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The European Union’s Draconian Plan to Ban Gas and Diesel-Powered Cars by 2050

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By HVnews on March 29, 2011

If you’re one of the millions of Europeans that commutes into a city by car every day, you may soon be out of luck. The EU is trying to ban all gas- and diesel-powered cars from European cities by 2050.

A European Commission released a plan to cut carbon emissions across Europe which included a plan to completely eliminate conventionally powered vehicles in city centers across all of Europe. Part of the plan would also limit cheap British holiday flights to encourage anyone who takes a long trip across Europe to use the train.

According to the TelegraphSiim Kallas, the EU transport commission, insisted that Brussels directives and new taxation of fuel would be used to force people out of their cars and onto “alternative” means of transport.

“That means no more conventionally fuelled cars in our city centres,” he said. “Action will follow, legislation, real action to change behaviour.”

The aim of the plan is to make it completely unfeasible to use conventionally fueled vehicles in cities, instead encouraging people to use electric and biofuel powered cars and trucks.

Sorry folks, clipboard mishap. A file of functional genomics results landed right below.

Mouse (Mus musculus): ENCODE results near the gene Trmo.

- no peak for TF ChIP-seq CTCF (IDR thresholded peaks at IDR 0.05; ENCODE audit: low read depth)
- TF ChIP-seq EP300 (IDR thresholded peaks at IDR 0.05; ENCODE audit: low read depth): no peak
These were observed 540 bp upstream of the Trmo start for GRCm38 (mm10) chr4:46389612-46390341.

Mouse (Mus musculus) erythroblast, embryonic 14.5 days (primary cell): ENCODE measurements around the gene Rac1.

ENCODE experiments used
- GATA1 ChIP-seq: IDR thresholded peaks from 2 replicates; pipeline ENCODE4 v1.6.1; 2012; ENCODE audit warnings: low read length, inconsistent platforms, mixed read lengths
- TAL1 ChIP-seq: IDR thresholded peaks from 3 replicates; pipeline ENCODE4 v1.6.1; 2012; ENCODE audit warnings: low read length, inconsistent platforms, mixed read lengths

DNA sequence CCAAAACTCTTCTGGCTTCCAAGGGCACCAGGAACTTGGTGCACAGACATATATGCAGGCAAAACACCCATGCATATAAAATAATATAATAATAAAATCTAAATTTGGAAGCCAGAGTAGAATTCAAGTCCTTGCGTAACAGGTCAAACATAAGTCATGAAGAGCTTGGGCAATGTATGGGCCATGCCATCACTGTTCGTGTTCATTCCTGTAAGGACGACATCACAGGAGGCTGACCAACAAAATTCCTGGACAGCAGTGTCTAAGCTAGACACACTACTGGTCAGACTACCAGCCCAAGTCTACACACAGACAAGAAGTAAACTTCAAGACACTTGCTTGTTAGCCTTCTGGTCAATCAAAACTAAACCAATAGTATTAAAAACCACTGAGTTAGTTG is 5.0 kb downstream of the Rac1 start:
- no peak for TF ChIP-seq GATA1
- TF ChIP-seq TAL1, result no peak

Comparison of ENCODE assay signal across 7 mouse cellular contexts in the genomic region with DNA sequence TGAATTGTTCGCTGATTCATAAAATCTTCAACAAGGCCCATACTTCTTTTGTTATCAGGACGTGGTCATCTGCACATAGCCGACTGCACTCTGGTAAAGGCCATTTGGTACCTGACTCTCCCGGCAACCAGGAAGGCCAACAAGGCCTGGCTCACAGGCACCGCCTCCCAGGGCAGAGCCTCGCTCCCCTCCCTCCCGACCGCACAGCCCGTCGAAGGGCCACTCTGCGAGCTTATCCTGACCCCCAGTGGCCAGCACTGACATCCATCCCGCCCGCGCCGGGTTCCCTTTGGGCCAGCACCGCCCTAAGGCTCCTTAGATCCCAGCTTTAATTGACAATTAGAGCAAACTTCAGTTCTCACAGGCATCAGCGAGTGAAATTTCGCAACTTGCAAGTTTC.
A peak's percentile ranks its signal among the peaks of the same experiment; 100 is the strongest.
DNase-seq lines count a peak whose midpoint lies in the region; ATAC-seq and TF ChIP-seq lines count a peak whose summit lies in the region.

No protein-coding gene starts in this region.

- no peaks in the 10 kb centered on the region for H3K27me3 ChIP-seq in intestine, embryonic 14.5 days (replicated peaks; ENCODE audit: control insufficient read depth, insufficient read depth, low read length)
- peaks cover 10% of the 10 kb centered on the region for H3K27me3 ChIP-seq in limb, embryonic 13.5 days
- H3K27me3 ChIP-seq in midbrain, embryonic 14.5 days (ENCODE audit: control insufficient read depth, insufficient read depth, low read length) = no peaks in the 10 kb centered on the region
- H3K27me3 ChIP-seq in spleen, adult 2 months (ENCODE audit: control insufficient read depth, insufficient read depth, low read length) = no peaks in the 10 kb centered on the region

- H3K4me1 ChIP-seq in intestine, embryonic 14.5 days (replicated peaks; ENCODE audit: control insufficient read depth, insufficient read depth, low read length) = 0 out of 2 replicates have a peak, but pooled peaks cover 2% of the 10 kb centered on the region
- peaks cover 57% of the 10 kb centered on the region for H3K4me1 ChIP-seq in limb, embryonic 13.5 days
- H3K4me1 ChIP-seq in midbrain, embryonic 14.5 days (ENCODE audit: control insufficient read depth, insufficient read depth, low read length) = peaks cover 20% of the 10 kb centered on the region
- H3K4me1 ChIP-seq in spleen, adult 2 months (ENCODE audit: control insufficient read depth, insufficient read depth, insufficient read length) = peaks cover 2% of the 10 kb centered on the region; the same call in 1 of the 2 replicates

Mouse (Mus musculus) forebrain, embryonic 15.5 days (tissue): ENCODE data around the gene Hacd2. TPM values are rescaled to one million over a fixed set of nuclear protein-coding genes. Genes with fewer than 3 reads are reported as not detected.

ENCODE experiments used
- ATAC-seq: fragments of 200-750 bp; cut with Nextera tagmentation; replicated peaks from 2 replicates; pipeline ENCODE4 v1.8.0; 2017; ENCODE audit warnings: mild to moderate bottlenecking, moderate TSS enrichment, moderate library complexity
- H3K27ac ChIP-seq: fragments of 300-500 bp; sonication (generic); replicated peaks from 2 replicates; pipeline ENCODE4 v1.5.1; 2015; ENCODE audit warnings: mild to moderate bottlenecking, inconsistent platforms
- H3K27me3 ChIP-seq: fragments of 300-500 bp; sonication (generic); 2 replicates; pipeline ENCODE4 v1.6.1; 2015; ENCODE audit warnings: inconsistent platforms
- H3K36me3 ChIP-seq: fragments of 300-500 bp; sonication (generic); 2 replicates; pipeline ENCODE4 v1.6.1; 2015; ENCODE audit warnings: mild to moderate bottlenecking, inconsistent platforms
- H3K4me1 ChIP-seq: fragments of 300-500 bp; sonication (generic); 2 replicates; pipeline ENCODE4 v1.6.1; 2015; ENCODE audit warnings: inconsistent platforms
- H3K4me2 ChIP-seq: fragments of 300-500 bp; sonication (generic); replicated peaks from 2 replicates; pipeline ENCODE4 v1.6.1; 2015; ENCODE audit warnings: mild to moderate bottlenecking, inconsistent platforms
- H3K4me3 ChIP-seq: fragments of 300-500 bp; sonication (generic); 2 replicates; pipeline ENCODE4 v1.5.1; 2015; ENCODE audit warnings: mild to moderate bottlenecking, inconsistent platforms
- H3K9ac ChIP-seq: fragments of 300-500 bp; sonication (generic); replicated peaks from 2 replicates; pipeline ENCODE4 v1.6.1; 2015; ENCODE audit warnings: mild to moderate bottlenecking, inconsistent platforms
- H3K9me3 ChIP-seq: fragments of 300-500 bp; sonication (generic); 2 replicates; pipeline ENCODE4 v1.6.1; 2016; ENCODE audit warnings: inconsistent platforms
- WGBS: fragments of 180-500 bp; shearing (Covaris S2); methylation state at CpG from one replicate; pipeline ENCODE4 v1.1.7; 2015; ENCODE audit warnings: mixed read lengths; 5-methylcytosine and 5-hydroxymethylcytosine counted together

The plan lays out a timetable to eliminate half of cars used in cities by 2030 and get rid of them altogether by 2050. As part of the plan, a goal was also set to halve all road-based fatalities in the next 10 years with the goal of eliminating them completely by 2050.

The aim of the plan is to reduce carbon and greenhouse gas emissions by 60% across Europe by 2050. As expected, the announcement was almost immediately followed by a chorus of protesting voices.

“I suggest that [Kallas] goes and finds himself a space in the local mental asylum,” said Hugh Bladon, a spokesman for the Association of British Drivers. “If he wants to bring everywhere to a grinding halt and to plunge us into a new dark age, he is on the right track. We have to keep things moving. The man is off his rocker.”

Critics go on to say that the plan would completely cripple commerce across Europe, making it impossible to do business without the infrastructure that’s offered by the trucking industry. They also point to the plan’s reliance on biofuels as an alternative fuel source, as this will cause dramatic problems for farmers across Europe. Biofuels are still controversial because producing them creates more carbon emissions then their eventual use saves.

So does this proposal go too far, or is it exactly the kind of drastic action that is needed to combat the ever-increasing problem of global climate change? And what do you think the reaction would be to something like this if it was proposed in America? Tell us your thoughts below.

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